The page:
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Sharon Olds


For and Against Knowledge
                                (for Christa MacAuliffe)
What happened to her?  As long as it was she,
what did she see?  Strapped in,
tilted back, so her back was toward
the planet she was leaving, feeling the Gs
press her with their enormous palm, did she
weep with excitement in the roar, and in
the lens of a tear glimpse for an instant
a disc of fire?  If she were our daughter,
would I think about it, how she had died, was she
torn apart, was she burned— the way
I have wondered about the first seconds
of our girl’s life, when she was a cell a
cell had just entered, she hung in me
a ball of grey liquid, without nerves,
without eyes or memory, it was
she, I love her.  So I want to slow it
down, and take each millisecond
up, take her, at each point,
in my mind’s arms-- the first, final
shock hit, as if God touched
a thumb to her brain and it went out, like a mercy killing,
and then, when it was no longer she,
the flames came-- as we burned my father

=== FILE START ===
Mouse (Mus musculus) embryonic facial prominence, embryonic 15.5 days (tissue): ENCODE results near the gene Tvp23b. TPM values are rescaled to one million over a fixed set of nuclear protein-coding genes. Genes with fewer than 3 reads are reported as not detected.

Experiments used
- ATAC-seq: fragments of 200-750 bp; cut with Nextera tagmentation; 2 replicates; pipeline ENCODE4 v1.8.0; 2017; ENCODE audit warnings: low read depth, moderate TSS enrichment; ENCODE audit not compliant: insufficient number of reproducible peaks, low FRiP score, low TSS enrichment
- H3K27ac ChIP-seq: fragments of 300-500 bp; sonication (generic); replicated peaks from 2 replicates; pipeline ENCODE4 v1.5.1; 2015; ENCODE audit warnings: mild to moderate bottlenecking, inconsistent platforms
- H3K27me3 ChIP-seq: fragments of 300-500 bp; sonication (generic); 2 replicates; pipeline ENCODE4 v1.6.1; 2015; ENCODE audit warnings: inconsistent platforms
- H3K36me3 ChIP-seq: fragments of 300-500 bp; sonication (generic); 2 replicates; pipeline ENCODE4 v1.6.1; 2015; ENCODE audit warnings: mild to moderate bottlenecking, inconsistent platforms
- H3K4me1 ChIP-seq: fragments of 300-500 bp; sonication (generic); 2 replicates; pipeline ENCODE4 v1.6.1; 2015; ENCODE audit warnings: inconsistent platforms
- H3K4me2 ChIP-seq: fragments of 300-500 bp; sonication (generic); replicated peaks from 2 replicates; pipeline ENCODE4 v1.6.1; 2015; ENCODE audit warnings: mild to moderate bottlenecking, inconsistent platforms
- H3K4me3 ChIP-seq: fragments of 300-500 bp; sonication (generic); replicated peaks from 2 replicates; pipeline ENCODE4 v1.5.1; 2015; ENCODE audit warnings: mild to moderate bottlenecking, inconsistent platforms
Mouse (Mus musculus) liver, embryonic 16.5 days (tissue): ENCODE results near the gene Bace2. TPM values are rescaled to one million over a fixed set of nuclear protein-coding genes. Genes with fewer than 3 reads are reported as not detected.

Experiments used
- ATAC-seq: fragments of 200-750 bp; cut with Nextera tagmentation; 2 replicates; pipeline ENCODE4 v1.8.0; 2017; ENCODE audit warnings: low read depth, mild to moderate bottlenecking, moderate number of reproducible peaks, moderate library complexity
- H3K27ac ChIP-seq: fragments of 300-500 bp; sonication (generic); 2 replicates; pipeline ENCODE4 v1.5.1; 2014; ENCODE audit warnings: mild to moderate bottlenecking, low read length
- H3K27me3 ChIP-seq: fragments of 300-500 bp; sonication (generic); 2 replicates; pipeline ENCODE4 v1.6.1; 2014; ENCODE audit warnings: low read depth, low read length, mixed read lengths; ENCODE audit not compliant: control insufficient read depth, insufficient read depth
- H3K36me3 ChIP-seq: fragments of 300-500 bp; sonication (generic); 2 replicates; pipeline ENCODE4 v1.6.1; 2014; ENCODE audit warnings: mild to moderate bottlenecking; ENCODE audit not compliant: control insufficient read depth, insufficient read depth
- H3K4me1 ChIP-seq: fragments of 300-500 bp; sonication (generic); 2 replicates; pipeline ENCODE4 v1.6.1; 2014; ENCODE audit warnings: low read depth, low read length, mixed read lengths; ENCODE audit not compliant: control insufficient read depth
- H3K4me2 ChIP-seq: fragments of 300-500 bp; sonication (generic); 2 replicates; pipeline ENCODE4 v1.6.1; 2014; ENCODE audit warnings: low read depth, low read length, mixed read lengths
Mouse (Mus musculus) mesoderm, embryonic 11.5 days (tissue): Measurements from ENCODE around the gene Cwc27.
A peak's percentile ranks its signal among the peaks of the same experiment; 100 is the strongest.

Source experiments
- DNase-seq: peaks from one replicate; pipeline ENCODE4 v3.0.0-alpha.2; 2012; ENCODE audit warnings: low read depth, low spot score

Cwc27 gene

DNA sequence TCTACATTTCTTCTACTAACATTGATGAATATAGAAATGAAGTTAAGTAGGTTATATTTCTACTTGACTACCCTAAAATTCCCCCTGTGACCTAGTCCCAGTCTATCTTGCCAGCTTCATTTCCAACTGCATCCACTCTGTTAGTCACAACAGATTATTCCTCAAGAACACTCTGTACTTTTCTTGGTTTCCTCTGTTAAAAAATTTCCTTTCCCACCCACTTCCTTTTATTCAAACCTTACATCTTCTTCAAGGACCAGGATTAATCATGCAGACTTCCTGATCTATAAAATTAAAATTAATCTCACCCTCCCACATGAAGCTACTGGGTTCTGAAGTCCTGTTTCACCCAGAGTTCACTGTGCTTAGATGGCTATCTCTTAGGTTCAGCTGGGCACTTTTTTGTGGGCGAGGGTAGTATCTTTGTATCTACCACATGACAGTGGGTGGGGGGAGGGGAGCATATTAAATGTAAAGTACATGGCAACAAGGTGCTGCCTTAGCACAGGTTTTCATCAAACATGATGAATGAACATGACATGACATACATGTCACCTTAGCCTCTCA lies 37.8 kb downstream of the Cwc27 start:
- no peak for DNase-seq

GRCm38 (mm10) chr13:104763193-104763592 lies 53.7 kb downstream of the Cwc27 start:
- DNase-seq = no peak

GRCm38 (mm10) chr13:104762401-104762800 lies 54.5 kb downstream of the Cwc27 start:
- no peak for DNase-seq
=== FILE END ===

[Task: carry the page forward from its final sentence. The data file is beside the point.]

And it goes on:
when he had left himself.  Then the massive bloom un-
buckled and jumped, she was vaporized back
down to the level of the cell.  And the spirit--
I have never understood the spirit,
all I know is the shape it takes,
the wavering flame of flesh.  Those
who know about the spirit may tell you
where she is, and why.  What I want
to do is find every cell,
slip it out of the fishes’ mouths,
ash in the tree, soot in our eyes
where she enters our lives, I want to play it
backwards, burning jigsaw puzzle
of flesh, suck in its million stars
to meet, in the sky, boiling metal
fly back
together, and cool.
Pull that rocket
back down
surely to earth, open the hatch
and draw them out like fresh-born creatures,
sort them out, family by family, go
away, disperse, do not meet here.
-from Blood, Tin, and Straw